March 26, 2012



Other shows aired last night besides Mad Men.
AMC:  Nevertheless, let’s start there.  Early numbers on the MAD MEN premiere give it the show’s biggest audience ever, higher than the season 4 premiere by a factor of over 20%, and with an 18-49 rating of around 1.2 that was 30% higher than last season’s premiere.  That’s still peanuts by broadcast network standards (its 3.5 million viewers would have made it the lowest-rated show on the networks last night, and its 18-49 rating would only have beaten Harry’s Law), but those are the most upscale viewers in the business, and to AMC’s relief, it proved that absence had made those viewers’ hearts grow fonder, rather than less interested. 

ABCONCE UPON A TIME remained the night’s highest-rated non-basketball programming, albeit with a series low 2.8 (a slight dip from the past 2 weeks).  DESPERATE HOUSEWIVES, in its home stretch, was very steady with 2.6.  GCB held the Housewives audience well with a 2.2 that could give the show a shot at a fall renewal, unless it collapses in a couple of weeks when CBS debuts NY 22 in that slot.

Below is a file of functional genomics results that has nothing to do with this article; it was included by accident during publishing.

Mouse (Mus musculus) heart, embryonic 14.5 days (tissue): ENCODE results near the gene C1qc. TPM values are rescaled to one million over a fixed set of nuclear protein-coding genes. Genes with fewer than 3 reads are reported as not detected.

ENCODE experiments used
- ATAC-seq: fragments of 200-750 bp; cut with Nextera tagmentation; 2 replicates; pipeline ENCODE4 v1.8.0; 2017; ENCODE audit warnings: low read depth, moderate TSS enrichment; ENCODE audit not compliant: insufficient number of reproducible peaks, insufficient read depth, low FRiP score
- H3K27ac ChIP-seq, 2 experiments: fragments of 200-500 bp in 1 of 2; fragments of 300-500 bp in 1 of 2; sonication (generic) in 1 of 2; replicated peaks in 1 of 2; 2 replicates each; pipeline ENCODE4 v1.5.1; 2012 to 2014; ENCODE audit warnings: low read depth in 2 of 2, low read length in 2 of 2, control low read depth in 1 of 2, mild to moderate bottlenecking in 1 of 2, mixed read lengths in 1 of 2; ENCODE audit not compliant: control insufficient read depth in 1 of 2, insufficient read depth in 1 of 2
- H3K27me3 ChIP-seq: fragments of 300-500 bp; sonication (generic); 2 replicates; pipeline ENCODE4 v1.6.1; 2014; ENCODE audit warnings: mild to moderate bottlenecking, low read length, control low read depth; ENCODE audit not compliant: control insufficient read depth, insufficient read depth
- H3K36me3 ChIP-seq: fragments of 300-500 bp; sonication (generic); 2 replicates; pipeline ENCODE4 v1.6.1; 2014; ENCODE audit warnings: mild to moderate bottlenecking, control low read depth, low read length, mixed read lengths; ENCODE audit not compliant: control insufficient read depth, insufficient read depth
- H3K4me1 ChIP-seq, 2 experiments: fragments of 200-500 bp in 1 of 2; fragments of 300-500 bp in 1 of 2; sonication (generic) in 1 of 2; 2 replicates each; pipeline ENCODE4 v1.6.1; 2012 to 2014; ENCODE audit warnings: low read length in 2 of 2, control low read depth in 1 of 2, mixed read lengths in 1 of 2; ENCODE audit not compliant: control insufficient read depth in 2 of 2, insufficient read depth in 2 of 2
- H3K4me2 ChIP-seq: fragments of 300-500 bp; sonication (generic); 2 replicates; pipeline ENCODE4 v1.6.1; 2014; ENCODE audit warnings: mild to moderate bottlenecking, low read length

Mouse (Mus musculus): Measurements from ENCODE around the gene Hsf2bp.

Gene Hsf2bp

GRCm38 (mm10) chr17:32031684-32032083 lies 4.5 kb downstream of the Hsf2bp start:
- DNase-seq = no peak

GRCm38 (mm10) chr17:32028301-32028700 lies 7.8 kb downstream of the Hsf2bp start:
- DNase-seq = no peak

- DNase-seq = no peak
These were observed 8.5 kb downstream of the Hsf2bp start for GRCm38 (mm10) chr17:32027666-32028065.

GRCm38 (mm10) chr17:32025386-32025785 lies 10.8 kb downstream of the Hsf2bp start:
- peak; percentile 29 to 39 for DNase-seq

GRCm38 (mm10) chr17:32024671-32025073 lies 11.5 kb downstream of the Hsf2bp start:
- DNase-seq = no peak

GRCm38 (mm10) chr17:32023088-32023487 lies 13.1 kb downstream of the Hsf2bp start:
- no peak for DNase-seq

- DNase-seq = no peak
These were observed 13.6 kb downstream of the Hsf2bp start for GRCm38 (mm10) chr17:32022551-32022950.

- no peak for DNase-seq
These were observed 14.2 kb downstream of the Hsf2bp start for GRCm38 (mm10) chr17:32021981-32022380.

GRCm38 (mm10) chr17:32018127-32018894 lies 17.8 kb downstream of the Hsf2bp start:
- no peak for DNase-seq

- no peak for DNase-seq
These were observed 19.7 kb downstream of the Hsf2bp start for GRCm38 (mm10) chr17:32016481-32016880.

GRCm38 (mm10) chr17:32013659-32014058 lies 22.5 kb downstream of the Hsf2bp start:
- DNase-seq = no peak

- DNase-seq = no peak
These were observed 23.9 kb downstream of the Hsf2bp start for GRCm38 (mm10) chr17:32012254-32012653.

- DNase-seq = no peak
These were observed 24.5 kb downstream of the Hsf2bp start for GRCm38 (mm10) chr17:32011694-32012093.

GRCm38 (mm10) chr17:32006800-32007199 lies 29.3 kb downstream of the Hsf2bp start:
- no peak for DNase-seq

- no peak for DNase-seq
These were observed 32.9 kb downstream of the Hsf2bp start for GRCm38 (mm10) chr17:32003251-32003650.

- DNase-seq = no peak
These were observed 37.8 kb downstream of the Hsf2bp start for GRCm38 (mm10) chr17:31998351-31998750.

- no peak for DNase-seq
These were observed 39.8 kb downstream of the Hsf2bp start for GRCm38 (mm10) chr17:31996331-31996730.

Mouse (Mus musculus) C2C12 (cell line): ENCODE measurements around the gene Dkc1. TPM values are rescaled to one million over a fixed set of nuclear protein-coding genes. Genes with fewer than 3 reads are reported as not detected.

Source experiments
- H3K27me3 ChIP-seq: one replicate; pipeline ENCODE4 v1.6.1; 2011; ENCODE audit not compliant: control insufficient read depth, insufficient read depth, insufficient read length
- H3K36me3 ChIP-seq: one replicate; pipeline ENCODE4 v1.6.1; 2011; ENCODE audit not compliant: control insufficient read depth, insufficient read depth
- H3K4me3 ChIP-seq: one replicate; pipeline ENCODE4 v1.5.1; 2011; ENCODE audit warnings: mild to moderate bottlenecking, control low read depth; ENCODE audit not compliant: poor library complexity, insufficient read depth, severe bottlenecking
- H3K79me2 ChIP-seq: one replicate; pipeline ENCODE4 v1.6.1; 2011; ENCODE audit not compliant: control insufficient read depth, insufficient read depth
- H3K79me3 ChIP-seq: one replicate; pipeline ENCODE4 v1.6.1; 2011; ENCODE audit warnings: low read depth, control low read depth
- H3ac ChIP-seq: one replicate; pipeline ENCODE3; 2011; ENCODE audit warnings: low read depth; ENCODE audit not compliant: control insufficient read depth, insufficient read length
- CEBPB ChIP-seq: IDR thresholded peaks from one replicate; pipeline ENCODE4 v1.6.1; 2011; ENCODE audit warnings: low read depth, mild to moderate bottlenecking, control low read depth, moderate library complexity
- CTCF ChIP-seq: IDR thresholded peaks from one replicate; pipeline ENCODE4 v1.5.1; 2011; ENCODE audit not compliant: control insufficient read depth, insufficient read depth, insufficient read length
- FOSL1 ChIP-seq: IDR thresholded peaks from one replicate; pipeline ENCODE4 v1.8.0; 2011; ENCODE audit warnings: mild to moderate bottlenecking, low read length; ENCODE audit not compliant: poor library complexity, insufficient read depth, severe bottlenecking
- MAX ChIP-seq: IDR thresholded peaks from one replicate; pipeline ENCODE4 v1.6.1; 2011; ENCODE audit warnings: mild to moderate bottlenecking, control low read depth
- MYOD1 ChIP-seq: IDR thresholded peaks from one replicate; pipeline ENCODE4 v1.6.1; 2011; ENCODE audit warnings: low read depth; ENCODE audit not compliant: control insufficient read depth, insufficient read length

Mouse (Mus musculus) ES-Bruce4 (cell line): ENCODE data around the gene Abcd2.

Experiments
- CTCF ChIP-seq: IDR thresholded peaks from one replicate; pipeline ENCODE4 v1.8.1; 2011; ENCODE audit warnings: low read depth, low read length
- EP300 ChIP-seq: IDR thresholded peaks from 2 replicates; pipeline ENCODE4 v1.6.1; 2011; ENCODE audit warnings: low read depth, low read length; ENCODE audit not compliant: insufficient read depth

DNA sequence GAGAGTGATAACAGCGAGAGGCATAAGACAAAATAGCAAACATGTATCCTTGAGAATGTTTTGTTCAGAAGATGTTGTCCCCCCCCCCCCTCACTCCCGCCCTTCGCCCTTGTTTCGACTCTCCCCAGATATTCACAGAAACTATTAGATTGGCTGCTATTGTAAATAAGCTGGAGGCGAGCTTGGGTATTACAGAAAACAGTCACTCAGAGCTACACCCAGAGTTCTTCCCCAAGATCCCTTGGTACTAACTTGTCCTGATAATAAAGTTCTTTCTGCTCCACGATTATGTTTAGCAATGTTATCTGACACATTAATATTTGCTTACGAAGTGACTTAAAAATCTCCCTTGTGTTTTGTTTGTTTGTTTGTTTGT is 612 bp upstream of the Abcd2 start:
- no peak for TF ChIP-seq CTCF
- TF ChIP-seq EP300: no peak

NBCHARRY’S LAW continues unaccountably to stay on the air, despite a new series low 0.8 rating.  CELEBRITY APPRENTICE tied its series low 1.8.
CBS:  The numbers are a mess due to 18 minutes of NCAA TOURNAMENT overrun in most of the country, but it appears that the regular line-up was fairly steady, with CSI MIAMI perhaps up a bit at 10PM.  
FOX:  The network aired a patchwork schedule last night with repeats of THE SIMPSONS and FAMILY GUY but new episodes of the rest.  BOB’S BURGERS and AMERICAN DAD actually held up very well without their usual lead-ins:  Bob was down only 0.1 (and outrated the Simpsons repeat that preceded it), while Dad was down only 0.2.  
Tonight ALCATRAZ exits (forever?) with a 2-hour season finale.  CBS is in repeats, which should help SMASHWatch.  

About the Author

Mitch Salem
MITCH SALEM has worked on the business side of the entertainment industry for 20 years, as a senior business affairs executive and attorney for such companies as NBC, ABC, USA, Syfy, Bravo, and BermanBraun Productions, and before that, at the NY law firm of Weil, Gotshal & Manges. During all that, he has more or less constantly been going to the movies and watching TV, and writing about both since the 1980s. His film reviews also currently appear on and In addition, he is co-writer of an episode of the television series "Felicity."